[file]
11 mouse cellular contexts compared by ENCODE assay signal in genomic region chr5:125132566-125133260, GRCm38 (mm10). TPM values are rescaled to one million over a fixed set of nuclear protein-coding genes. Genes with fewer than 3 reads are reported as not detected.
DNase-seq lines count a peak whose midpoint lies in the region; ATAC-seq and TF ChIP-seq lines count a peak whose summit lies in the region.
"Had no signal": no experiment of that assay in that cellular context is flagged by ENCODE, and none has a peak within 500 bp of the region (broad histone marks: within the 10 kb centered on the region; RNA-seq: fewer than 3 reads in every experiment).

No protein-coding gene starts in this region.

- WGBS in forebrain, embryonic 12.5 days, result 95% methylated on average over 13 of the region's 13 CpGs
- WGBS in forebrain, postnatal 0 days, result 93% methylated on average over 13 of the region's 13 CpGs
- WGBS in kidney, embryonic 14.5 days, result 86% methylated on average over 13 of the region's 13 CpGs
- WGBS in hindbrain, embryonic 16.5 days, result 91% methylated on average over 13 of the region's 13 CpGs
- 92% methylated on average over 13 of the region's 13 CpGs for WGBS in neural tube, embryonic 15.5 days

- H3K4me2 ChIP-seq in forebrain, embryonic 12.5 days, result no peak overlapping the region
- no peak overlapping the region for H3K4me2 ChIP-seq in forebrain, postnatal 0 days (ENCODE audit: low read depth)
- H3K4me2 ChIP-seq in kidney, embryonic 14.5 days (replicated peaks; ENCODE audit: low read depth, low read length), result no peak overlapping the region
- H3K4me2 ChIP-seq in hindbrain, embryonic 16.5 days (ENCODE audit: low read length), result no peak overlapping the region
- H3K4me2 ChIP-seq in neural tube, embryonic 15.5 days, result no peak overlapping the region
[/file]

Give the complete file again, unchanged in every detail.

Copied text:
11 mouse cellular contexts compared by ENCODE assay signal in genomic region chr5:125132566-125133260, GRCm38 (mm10). TPM values are rescaled to one million over a fixed set of nuclear protein-coding genes. Genes with fewer than 3 reads are reported as not detected.
DNase-seq lines count a peak whose midpoint lies in the region; ATAC-seq and TF ChIP-seq lines count a peak whose summit lies in the region.
"Had no signal": no experiment of that assay in that cellular context is flagged by ENCODE, and none has a peak within 500 bp of the region (broad histone marks: within the 10 kb centered on the region; RNA-seq: fewer than 3 reads in every experiment).

No protein-coding gene starts in this region.

- WGBS in forebrain, embryonic 12.5 days, result 95% methylated on average over 13 of the region's 13 CpGs
- WGBS in forebrain, postnatal 0 days, result 93% methylated on average over 13 of the region's 13 CpGs
- WGBS in kidney, embryonic 14.5 days, result 86% methylated on average over 13 of the region's 13 CpGs
- WGBS in hindbrain, embryonic 16.5 days, result 91% methylated on average over 13 of the region's 13 CpGs
- 92% methylated on average over 13 of the region's 13 CpGs for WGBS in neural tube, embryonic 15.5 days

- H3K4me2 ChIP-seq in forebrain, embryonic 12.5 days, result no peak overlapping the region
- no peak overlapping the region for H3K4me2 ChIP-seq in forebrain, postnatal 0 days (ENCODE audit: low read depth)
- H3K4me2 ChIP-seq in kidney, embryonic 14.5 days (replicated peaks; ENCODE audit: low read depth, low read length), result no peak overlapping the region
- H3K4me2 ChIP-seq in hindbrain, embryonic 16.5 days (ENCODE audit: low read length), result no peak overlapping the region
- H3K4me2 ChIP-seq in neural tube, embryonic 15.5 days, result no peak overlapping the region